Genocides in central Africa

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In the waning years of the 20th century, ten million people were murdered in various remote parts of Central Africa. It is not a single genocide but a collection of ethnic wars which raged from Sudan, the Congo, through to Uganda and Rwanda.


In the southern region of the Sudan, two million people belonging to various Nilotic peoples including Dinka, Nuer and Shilluk were killed by Sudanese Arabs from the North.[1]

Roughly five and a half million died in the Congo, mainly during the Second Congo War [2] but also in relatively smaller holocausts such as the Ituri conflict and the mass murder of Pygmies known as "Effacer le tableau".

In Uganda, 300 thousand people were murdered during the regime of Idi Amin[3] and 500 thousand during the rule of his successor, Milton Obote.[4] Amin's genocides targeted the Acholi and Lango peoples; these two groups went on to murder other groups (mainly the Baganda) under Obote's regime.[5]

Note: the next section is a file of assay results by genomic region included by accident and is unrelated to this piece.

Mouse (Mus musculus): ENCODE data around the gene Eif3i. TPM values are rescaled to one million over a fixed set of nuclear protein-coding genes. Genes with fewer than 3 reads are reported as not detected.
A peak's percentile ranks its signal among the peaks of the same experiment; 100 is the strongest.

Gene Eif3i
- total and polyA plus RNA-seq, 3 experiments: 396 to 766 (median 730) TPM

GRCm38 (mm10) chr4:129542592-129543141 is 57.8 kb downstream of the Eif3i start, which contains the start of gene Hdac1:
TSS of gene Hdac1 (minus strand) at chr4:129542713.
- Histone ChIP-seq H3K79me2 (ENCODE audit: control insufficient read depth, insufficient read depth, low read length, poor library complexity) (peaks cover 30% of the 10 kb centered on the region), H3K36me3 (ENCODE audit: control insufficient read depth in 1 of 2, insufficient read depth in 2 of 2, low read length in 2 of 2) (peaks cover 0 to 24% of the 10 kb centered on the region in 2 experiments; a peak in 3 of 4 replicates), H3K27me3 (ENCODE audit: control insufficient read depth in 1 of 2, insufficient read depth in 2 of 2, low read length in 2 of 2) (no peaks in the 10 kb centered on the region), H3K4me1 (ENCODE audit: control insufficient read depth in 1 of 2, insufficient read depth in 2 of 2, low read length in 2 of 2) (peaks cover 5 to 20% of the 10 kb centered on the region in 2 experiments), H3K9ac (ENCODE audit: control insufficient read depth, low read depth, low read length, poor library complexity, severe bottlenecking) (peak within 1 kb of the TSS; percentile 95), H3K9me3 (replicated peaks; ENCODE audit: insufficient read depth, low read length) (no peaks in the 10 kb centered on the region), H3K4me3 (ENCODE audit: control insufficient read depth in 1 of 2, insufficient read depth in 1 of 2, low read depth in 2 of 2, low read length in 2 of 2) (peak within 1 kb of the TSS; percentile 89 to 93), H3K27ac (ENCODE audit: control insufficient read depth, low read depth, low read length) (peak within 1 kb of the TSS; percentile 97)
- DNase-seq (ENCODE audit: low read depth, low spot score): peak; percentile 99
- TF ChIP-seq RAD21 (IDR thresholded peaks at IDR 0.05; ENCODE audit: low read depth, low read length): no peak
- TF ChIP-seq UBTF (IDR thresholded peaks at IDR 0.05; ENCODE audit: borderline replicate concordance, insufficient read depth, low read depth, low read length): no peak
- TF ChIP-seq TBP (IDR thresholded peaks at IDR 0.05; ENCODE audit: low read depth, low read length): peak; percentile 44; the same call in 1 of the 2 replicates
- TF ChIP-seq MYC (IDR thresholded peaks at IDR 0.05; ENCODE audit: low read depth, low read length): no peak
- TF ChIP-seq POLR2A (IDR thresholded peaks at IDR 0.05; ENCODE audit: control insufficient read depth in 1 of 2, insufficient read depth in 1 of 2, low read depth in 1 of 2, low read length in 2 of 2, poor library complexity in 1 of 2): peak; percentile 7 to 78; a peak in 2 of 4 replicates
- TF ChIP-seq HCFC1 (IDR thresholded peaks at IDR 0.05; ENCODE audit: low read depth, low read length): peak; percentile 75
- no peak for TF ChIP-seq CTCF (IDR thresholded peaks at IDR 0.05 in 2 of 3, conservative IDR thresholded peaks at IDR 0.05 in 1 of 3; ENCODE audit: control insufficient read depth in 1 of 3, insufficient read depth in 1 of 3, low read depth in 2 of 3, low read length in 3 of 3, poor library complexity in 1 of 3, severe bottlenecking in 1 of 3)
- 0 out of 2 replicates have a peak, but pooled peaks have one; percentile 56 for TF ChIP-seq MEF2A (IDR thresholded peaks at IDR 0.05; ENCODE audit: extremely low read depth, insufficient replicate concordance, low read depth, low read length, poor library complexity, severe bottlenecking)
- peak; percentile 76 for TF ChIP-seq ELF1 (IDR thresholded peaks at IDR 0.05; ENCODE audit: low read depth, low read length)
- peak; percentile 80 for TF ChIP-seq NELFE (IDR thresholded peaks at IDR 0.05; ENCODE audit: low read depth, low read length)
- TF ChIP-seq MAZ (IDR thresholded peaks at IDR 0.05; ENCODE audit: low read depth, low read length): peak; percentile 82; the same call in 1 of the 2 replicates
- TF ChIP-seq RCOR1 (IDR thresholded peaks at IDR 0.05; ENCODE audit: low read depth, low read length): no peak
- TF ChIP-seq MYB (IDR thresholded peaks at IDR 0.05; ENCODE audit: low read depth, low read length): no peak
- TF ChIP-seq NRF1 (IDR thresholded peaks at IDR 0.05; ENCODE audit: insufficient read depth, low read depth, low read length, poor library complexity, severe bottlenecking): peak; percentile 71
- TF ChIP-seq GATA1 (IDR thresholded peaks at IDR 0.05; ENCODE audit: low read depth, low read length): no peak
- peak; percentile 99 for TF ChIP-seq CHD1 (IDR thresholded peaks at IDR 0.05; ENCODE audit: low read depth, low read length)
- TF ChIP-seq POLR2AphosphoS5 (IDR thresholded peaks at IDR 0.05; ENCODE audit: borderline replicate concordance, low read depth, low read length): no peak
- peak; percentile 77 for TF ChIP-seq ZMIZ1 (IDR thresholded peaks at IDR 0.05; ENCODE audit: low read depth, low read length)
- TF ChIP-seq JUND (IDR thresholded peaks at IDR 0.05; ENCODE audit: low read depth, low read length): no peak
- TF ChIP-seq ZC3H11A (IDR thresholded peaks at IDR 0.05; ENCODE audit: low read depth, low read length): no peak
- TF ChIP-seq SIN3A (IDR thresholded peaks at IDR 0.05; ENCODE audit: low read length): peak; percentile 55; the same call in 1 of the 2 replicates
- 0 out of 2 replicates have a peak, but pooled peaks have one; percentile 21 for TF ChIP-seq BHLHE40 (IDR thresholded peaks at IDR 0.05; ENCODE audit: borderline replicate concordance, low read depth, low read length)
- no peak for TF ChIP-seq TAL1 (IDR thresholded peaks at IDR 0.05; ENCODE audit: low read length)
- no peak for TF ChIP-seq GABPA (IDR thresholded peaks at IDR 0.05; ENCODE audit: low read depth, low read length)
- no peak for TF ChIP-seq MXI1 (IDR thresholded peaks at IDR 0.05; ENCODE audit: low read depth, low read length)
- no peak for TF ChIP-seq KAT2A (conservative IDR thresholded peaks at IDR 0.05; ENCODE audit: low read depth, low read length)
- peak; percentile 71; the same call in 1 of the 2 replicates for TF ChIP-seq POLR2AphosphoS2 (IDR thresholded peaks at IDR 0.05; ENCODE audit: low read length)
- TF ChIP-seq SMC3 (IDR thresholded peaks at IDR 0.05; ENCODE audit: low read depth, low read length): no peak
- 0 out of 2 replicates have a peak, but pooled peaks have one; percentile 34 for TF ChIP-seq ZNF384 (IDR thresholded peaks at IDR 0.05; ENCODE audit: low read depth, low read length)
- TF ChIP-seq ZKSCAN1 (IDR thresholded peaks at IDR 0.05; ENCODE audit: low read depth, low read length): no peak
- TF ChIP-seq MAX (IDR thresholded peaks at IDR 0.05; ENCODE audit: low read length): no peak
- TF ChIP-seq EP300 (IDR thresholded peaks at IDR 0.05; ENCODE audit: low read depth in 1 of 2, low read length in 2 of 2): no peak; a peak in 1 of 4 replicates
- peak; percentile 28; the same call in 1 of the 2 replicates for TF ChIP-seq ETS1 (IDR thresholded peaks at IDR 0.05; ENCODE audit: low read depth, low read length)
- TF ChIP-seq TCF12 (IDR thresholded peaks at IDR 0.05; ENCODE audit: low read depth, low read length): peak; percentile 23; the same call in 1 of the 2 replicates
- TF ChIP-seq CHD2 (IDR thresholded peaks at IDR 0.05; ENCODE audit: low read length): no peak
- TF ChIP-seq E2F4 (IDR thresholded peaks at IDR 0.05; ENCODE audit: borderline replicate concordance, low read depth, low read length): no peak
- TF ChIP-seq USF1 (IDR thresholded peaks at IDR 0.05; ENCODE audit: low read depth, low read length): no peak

In the early 1970s, over 150 thousand Hutu people were killed by Tutsi people in Burundi by order of General Michel Micombero.[6] Twenty years later, one million Tutsi people were murdered by Hutu people during the 1994 Rwandan genocide.[7]

In the Rwandan genocide, the people who had been the victims in Burundi (the Hutu) murdered the ethnic group that had killed them (the Tutsi), and these new victims later played a role in the Congo genocide.[8]

In all of these deaths, the victims were killed by people from a different ethnic group, people who hated the victims' ethnic group. Ten million deaths in close proximity have left a zone of devastation in Central Africa.


  1. ^ "South Sudan Slides Closer to War as Gunfire Rumbles in Its Capital". The New York Times. 2016. Retrieved 2017-12-25.
  2. ^ "Congo's Death Rate Unchanged Since War Ended". The New York Times. 2008. Retrieved 2017-12-25.
  3. ^ "Obituary: Idi Amin, Murderous and Erratic Ruler of Uganda in the 70's, Dies in Exile". The New York Times. 2003. Retrieved 2017-12-25.
  4. ^ "Former Ugandan President, Prime Minister Milton Obote". The Washington Post. 2005. Retrieved 2017-12-25.
  5. ^ "Combat Genocide Association | Uganda 1971–1985". Retrieved 2017-12-25.
  6. ^ "Slaughter in Burundi: How Ethnic Conflict Erupted". The New York Times. 1972. Retrieved 2017-12-25.
  7. ^ "Apology Over Rwanda Genocide". The New York Times. 2014. Retrieved 2017-12-25.
  8. ^ "Rwanda genocide: 'Domino effect' in DR Congo". BBC News. 2014. Retrieved 2017-12-25.
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